Possibly. But last week’s news from my own orchestra was certainly a shock to anyone familiar with traditional arts management dogma. As my colleague Robert Levine has noted, this isn’t exactly new thinking, although it may be the first time a major orchestra has rather abruptly propelled one of its musicians into the CEO position. The amazing thing to me is that it happened at all, given the current industry climate.
At this very moment, musicians in Indianapolis, Atlanta, the Twin Cities, Jacksonville, and a few other places are all facing the same mindset in one form or another: draconian management and/or board proposals that will dramatically affect the institutions (and communities themselves) in ways that those managements and boards most likely do not comprehend. Often in barely concealed contempt for the musicians, we continue to see attitudes and ideas that (if implemented) could rapidly erase decades of effort and dedication. Along with high artistic standards and goals, the matching importance of quality management, board participation and governance, and intelligent development strategies seems to hardly merit discussion- it’s much more expedient to penalize the musicians that have shown up every day and done their jobs.
So how is it possible that our own board would even consider the idea of a musician running the place? One factor would be that for years now we’ve had an unusual circumstance: musicians are involved in virtually every aspect of the organization (including serving on the board), and generally positive musician/management relations even through some pretty tough times. When the whispers of this idea started to take shape, the first reactions were widespread disbelief and skepticism (from everyone, including Mark Niehaus). But after everyone got in the weeds a little and really thought it through, it didn’t seem like such a crazy idea after all.
Consider that for a new CEO, the search aspect alone is onerous: maybe 12 months out of everyone’s life slogging through a pretty thin talent pool (or maybe longer- ask someone in Dallas or New York ). Then another few months while the new person gets up to speed, then maybe it’ll all work out and that individual will somehow possess the incredibly complex and rare skill set required to be an effective orchestra CEO. With a fair amount of momentum artistically and otherwise, we just didn’t have that kind of time, and we’d been through all that just two years ago. But we did have a musician who had repeatedly demonstrated that he might have the necessary skills for that role, and those skills did not go unnoticed by either our board chair or Music Director. Plus Mark was an MSO veteran, chair of the Player’s Council, a gifted public cheerleader for the institution, and (along with myself) a musician rep on the board. He knows the whole organization (and cultural pulse of the city) inside out.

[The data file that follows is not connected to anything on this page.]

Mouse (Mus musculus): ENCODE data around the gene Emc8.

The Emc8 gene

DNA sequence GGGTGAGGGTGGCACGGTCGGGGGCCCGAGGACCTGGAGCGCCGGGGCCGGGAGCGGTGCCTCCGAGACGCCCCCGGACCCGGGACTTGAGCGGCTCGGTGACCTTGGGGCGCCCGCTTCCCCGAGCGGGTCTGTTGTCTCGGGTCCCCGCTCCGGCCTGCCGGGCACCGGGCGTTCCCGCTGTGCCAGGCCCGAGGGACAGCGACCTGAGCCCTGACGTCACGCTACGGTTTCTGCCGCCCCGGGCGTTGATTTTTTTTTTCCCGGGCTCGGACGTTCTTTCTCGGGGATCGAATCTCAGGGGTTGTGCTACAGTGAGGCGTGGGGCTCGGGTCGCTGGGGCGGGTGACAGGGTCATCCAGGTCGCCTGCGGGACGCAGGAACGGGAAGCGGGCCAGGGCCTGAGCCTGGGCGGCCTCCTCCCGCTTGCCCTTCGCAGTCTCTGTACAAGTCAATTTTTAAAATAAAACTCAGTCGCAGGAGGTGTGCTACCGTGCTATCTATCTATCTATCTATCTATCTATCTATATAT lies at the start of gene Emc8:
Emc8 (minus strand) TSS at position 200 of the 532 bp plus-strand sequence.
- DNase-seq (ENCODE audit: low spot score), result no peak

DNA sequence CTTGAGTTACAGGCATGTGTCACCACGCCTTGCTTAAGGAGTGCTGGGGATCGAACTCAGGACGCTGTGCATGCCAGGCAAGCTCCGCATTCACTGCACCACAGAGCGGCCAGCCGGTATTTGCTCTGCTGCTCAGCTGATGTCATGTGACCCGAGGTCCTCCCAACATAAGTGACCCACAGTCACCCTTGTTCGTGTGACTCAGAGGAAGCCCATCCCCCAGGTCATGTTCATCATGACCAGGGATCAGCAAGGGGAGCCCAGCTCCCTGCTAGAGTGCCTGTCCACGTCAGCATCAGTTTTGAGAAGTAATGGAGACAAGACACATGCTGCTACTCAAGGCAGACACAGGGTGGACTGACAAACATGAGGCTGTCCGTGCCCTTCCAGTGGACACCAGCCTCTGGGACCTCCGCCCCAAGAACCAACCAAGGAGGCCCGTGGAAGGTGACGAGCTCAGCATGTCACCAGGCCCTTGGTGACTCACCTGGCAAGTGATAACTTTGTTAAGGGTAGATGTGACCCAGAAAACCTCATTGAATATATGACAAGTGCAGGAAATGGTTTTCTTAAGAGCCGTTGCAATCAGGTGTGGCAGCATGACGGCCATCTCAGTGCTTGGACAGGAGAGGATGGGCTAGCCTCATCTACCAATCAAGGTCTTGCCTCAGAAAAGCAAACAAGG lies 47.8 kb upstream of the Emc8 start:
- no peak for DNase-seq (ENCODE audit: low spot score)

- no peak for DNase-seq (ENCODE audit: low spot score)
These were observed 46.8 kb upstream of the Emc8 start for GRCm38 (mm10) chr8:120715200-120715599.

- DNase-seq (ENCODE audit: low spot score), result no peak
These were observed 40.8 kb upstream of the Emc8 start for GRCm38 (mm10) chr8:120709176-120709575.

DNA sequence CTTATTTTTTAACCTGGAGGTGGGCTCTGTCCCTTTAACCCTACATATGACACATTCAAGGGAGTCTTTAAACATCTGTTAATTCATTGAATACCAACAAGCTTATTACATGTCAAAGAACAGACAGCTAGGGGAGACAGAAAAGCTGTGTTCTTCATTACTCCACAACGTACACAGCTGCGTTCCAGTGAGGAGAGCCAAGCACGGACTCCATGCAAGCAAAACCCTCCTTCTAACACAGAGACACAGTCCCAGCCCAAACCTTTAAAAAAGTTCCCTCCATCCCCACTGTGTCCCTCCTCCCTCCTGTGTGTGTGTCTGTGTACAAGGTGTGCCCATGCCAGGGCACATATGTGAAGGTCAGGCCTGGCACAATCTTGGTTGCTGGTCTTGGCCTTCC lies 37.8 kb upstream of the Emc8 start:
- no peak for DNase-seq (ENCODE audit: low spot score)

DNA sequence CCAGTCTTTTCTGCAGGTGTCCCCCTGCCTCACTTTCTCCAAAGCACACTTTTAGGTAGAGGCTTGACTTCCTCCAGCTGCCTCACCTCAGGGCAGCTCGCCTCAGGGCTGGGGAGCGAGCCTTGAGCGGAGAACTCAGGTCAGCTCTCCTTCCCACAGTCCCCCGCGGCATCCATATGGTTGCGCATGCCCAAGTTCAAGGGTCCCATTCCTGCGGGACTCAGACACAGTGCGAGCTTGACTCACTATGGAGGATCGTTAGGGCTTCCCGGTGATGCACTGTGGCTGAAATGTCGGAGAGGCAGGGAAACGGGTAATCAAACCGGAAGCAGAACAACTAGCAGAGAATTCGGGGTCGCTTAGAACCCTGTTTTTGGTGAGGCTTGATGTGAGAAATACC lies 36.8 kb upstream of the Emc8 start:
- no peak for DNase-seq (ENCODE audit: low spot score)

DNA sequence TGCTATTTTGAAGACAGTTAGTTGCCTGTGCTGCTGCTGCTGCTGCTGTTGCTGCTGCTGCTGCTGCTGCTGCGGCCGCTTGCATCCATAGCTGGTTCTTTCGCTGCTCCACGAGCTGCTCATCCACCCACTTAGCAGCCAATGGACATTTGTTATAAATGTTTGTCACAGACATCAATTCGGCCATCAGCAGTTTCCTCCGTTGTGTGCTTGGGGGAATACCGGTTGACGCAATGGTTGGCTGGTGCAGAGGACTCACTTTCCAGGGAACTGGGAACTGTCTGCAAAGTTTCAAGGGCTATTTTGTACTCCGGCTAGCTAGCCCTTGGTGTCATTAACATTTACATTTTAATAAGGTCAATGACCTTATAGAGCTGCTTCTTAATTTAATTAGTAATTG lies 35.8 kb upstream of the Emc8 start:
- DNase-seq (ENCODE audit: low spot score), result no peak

Does it matter that Mark has no management experience beyond a few years with the Cub Scouts? Of course, although I would argue that the Cub Scouts have much more in common with orchestras than most people realize. Were there other drawbacks or potential deal-breakers? Absolutely. But to their credit, our board leadership did something we always ask for but is all too rare these days: they acted like authentic stakeholders. They took decisive, innovative action and rigorously examined a truly novel idea, and after a pretty comprehensive interview process and assessment, they hired him.
Obviously there are no guarantees, and there’s always a chance the whole thing will blow up at some point for various reasons. I guess then we could do a search and Mark could go back to his horn. But I’ve seen my share of orchestra managers, some spectacular and brilliant, many more that were not. I’ve met very few musicians with the skill set I mentioned earlier, and I believe Mark is one of them. I hope and expect that he will succeed, not just for the sake of an orchestra and community I am deeply fond of, but for the industry as a whole.